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Volkswagen - Challenges Faced

The challenges range from economic volatility and increasing competition to the costs of the ongoing diesel scandal and new, time-consuming exhaust testing in the European Union.

The cost of implementing Worldwide Harmonized Light-Duty Test Procedure (WLTP) tests reached €1 billion (S$1.6 billion), chief financial officer Frank Witter said. The carmaker churned out more vehicles ahead of the rules change, as production jumped 13.5 per cent in the second quarter, twice the growth rate of deliveries. Volkswagen said earlier this year that the company may experience inventory build-up ahead of the Sept 1 introduction of the WLTP.

VW is grappling with political challenges alongside an internal overhaul in the aftermath of the three-year-old diesel crisis, which continues to burden the industrial giant.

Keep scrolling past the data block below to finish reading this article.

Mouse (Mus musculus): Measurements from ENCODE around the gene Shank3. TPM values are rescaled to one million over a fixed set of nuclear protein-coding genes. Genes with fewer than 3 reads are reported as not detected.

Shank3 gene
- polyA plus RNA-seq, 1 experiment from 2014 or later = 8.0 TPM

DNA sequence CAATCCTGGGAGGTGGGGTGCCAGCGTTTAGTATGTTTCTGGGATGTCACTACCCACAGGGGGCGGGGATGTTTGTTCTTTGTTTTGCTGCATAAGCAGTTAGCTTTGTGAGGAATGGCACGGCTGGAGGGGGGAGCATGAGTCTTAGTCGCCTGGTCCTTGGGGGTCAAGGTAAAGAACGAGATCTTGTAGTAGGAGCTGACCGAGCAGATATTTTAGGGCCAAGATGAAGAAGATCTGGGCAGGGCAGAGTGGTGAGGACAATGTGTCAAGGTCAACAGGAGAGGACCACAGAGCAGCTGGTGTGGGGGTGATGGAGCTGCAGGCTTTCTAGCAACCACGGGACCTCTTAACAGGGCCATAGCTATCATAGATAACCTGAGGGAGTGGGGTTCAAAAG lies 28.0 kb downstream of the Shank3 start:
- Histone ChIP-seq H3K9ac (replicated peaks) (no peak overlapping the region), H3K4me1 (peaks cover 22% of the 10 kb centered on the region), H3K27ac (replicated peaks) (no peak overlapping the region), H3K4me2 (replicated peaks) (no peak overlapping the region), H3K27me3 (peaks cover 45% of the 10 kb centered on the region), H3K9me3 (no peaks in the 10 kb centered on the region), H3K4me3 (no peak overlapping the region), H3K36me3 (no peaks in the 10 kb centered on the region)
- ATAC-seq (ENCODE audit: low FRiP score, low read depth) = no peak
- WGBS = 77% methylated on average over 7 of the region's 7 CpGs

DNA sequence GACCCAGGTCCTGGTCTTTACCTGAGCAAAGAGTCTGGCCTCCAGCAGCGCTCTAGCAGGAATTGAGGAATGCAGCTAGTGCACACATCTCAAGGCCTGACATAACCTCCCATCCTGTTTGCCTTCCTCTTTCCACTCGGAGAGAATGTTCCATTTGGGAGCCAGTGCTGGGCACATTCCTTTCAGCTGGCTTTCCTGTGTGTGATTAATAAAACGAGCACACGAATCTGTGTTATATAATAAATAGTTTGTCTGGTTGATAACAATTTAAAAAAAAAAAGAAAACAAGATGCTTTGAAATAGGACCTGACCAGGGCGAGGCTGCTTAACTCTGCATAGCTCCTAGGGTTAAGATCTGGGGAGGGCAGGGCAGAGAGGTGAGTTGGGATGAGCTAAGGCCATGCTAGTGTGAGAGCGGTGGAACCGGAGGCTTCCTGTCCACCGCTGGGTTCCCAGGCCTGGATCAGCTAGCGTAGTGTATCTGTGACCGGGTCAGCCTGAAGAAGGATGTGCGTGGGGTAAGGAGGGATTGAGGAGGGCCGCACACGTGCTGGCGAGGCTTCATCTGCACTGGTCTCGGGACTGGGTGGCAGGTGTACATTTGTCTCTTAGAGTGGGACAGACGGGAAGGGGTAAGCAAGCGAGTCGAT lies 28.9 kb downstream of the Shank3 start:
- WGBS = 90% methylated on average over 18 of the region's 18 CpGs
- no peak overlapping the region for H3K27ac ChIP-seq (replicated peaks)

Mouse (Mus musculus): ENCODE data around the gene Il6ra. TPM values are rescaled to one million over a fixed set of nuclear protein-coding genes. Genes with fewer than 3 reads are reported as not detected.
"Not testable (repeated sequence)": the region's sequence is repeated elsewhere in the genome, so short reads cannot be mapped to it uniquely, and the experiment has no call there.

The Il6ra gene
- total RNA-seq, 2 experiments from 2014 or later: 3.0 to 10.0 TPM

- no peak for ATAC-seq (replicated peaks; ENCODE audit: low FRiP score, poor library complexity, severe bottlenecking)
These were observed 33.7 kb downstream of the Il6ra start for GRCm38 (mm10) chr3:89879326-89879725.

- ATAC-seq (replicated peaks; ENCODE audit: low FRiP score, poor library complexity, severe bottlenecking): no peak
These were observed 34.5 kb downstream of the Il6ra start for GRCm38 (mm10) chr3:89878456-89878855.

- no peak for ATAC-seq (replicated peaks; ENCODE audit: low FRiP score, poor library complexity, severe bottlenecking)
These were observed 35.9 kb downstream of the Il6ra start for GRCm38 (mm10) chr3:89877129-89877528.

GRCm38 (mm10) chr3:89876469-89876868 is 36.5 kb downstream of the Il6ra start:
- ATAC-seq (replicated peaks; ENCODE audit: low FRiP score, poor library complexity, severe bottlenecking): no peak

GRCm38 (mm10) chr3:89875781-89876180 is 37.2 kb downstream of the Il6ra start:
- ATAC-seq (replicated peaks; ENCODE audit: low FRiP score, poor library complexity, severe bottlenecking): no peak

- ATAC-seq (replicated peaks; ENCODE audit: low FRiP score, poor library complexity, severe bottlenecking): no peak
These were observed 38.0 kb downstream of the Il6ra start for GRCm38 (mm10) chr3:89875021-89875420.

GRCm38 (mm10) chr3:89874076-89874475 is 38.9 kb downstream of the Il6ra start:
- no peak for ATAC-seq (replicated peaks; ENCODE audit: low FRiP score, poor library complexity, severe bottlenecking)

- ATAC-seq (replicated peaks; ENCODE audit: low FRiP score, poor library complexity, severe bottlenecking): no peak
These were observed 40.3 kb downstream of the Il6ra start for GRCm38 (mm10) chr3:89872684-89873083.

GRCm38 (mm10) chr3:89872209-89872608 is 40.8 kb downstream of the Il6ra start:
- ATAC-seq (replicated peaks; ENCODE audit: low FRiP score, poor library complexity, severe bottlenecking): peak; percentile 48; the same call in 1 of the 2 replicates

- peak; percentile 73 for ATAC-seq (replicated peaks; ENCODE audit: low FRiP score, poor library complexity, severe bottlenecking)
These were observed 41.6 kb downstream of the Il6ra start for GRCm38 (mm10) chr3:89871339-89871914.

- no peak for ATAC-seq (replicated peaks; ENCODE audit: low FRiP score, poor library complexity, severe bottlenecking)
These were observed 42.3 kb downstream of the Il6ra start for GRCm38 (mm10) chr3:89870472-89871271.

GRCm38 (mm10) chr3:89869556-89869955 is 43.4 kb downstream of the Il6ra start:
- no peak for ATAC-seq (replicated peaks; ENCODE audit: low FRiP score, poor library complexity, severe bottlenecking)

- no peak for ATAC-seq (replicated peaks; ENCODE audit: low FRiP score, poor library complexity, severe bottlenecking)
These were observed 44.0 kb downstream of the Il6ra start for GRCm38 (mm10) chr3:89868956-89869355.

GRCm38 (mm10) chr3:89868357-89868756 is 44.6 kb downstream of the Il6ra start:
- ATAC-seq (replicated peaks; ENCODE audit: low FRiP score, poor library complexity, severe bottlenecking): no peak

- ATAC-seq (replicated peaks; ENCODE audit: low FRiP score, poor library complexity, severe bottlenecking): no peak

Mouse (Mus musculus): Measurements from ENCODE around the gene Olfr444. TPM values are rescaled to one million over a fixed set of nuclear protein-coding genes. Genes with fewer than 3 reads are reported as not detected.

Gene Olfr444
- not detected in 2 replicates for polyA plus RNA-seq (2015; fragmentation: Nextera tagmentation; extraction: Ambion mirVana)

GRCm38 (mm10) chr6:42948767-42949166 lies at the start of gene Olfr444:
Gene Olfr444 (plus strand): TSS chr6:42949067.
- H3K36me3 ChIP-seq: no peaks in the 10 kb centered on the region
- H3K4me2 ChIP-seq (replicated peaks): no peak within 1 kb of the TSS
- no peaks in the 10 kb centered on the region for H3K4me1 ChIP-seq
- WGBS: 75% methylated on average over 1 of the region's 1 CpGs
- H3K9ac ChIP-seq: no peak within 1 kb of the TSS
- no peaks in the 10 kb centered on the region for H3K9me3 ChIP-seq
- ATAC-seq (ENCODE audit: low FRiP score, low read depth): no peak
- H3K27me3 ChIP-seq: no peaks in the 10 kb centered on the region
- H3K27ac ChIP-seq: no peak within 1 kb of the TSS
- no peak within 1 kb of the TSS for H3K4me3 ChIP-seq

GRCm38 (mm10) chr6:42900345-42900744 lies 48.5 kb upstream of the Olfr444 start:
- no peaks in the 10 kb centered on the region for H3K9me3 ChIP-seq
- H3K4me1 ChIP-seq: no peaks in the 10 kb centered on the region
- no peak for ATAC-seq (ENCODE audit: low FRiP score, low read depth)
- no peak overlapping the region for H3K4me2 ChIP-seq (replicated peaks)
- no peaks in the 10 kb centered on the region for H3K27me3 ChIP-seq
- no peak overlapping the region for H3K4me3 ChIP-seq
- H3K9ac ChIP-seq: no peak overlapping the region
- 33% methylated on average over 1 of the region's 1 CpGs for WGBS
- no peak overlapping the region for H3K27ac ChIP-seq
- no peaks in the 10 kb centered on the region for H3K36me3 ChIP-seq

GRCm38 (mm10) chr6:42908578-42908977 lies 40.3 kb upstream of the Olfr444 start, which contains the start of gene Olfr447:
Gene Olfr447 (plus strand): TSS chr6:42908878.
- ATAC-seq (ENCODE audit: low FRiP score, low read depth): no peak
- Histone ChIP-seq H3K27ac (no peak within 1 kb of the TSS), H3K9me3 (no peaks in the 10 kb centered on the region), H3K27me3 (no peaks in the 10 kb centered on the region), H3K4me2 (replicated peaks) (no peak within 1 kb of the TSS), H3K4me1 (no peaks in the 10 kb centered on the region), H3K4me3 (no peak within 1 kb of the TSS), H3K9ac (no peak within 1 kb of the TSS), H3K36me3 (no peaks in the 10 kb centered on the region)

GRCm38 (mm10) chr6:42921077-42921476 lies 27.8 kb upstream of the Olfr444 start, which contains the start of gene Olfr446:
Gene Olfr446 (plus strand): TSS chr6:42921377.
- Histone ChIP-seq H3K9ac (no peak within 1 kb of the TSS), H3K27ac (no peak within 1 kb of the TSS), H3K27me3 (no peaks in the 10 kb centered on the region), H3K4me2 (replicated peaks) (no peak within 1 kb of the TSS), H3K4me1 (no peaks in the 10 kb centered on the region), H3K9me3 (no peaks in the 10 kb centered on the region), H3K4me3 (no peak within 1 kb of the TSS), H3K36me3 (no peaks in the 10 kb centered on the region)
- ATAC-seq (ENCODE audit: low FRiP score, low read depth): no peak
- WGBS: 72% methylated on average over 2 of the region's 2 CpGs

The company took €1.64 billion in charges, mainly for a fine from German authorities, raising the total damages to about €27.4 billion. Mr Rupert Stadler, the now-suspended head of the Audi luxury unit, was arrested in June by Munich prosecutors and remains in custody.

A recent joint venture with Ford in light commercial vehicles will allow the companies to pool development costs for electrification, a spokesperson said, taking the edge off one-time expenditures in areas like battery-powered and self-driving cars that are hitting at once.

"We cannot rest on our laurels because great challenges lie ahead of us in the coming quarters," Mr Diess (chairman of the board of management of Volkswagen Group) said. "Growing protectionism also poses major challenges for the globally integrated automotive industry."